Evaluating Hardships Faced by Elderly Americans Requiring Long-Term Care and Support

Elderly adults suffering function and cognitive impairment who are in need of long-term services and support (LTSS) often endure substantial out-of-pocket expenses since LTSS is not covered by Medicare.

Elderly adults suffering functional and cognitive impairment often have no choice but to endure substantial out-of-pocket expenses to cover the long-term services and support (LTSS) they require, according to a new study by The Commonwealth Fund. LTSS is not covered by Medicare, placing the burden of financing these necessities on afflicted individuals and their families.

Analysis of the National Health and Aging Trends Study (NHATS) from 2015 suggests that individuals with a single or multiple LTSS needs can amass financial burdens more than 2 to 3 times higher than those with no LTSS requirements. Figures from the NHATS show that Medicare beneficiaries with no LTSS needs accumulate an average annual Medicare cost of $5389, whereas individuals with a single need collect an average of $11,938 and those with high LTSS needs (2 or more) garner a vast average of $15,109. Without reflecting the costs of premiums that Medicare recipients must pay, beneficiaries with high LTSS needs are responsible for paying an average out-of-pocket expense of $2759, which is more than double the cost of those without LTSS needs ($1347), and marginally higher than those with a single or lesser LTSS needs ($2337).

“In the past 50 years, the needs of Medicare beneficiaries have evolved beyond what the program covers to encompass both health and LTSS needs,” wrote the researchers. “Without significant updates to the program, many beneficiaries will continue to face significant financial burden, delay necessary care, and experience avoidable adverse outcomes.”

Many Medicare beneficiaries have no choice but to use credit cards to fund the costs of medical care and LTSS. However, while individuals with high LTSS also have the highest out-of-pocket spending, they are less likely to own a credit card (24.1%) than individuals with a single LTSS need (20.3%) or no LTSS needs (15.3%). Research has shown those with high LTSS needs who credit cards take longer to pay off their balances than individuals with a single or no LTSS needs (7.5% with high LTSS needs pay the minimum opposed to 6.8% with lesser LTSS needs and 4.3% with no LTSS needs), that the majority of their balance is derived from medical costs, their debt is constantly increasing, and they become more dependent on credit cards to cover their healthcare needs.

“If they are not able to access the care they need, carry out their medical care plan, or safely perform ADLs [activities of daily living], older adults are likely to experience worse outcomes and become even more costly to the health care system,” explained the researchers. “Additionally, not being able to pay for housing costs or nutritional needs places older Medicare beneficiaries at risk of expensive nursing home placement.”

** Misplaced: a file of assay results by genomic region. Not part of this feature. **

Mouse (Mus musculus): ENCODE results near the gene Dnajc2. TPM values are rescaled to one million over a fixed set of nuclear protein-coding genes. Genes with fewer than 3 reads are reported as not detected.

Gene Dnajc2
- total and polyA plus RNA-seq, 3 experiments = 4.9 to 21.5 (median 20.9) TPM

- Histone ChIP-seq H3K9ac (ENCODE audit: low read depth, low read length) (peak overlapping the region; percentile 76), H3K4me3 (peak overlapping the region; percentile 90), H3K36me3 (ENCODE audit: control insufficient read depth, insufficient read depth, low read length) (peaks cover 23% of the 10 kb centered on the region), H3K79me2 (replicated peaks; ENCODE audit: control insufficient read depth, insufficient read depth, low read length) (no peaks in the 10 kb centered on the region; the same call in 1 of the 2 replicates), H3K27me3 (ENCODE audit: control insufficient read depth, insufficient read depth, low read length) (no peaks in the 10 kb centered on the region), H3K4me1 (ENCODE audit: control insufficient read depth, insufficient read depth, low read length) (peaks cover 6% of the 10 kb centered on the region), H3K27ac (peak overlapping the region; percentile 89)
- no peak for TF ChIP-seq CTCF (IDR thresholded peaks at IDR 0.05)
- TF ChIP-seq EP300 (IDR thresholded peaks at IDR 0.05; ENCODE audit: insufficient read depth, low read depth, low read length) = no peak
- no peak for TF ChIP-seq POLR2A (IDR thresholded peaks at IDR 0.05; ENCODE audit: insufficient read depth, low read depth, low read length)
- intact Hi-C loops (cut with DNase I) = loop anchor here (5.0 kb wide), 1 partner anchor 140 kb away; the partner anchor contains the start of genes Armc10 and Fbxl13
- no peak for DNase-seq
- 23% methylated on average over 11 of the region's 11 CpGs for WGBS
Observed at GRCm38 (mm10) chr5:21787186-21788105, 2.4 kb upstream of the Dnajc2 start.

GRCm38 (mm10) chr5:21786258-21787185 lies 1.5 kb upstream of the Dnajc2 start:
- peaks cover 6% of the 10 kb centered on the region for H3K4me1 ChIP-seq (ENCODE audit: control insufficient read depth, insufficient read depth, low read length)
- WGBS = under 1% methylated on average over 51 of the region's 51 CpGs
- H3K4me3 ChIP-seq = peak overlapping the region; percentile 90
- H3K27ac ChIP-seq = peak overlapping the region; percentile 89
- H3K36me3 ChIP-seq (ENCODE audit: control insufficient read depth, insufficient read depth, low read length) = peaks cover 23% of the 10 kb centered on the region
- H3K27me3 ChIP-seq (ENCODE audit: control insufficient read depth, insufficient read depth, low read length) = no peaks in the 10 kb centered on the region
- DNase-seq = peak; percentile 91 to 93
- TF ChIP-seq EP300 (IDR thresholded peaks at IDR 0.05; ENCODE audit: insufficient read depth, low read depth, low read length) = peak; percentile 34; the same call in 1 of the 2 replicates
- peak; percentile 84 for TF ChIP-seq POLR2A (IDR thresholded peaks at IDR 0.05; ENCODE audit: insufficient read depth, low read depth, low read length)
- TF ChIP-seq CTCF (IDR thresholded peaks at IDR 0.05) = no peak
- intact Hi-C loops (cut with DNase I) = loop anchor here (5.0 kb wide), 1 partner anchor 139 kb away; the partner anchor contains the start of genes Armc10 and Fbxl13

The majority (66.7%) of elderly Medicare recipients require at least one type of LTSS or struggle to perform essential ADLs including walking, eating, dressing, or using a lavatory. Services vary in both type and intensity and include utilization of assistive devices, essential home modification, personal care, transportation, meal delivery services, and more. It was found that 33.4% of Medicare recipients use LTSS for a single ADL while another 33.4% require 2 or more services.

It is imperative that elderly patients receive the help they need to survive. The authors acknowledge, “Not receiving assistance may lead to severe adverse consequences for older adults, including an inability to pay for food, rent, or utilities that provide light, heat, or warm running water … older Medicare beneficiaries with the greatest LTSS needs are more likely to experience these adverse consequences than those without such needs.”

As the need for LTSS among elderly individuals remains extremely high, the Medicare program lacks a solution to alleviate the financial hardships placed on them and their families. Regarding qualified low-income (less than $24,000 annually) beneficiaries, state Medicaid programs provide some but not all the funding they require. However, the extent of Medicaid assistance varies by state, and 1 out of 3 destitute individuals do not qualify for support. It was found that 25% of all Medicare recipients spend 20% or more of their income on premiums and out-of-pocket health expenses.

“Our findings also point to the importance of Medicare coverage of personal care services to enhance access to needed care, reduce the financial burden of out-of-pocket expenses, and prevent or delay entry into long-term nursing home care,” wrote the researchers. “This analysis shows that the average expenditure on personal care services for those with high LTSS need receiving paid help is nearly $10,000 a year. Adding to Medicare coverage a targeted personal care benefit that provides up to $400 a week would substantially alleviate this financial burden while also helping people live independently.”

While US policy makers and researchers have long debated methods of expanding coverage for individuals requiring LTSS, no infallible system has been designed. In 2010, the Community Living Assistance Services and Supports Act was signed into law along with the Affordable Care Act but was found to be unsustainable by HHS and was subsequently eliminated.

The authors concluded, "Without an affordable, sustainable financing solution, Medicare beneficiaries with LTSS needs will continue to be at greater risk of delaying necessary care, being placed in a nursing home prematurely, and having to 'spend down' into the Medicaid program."

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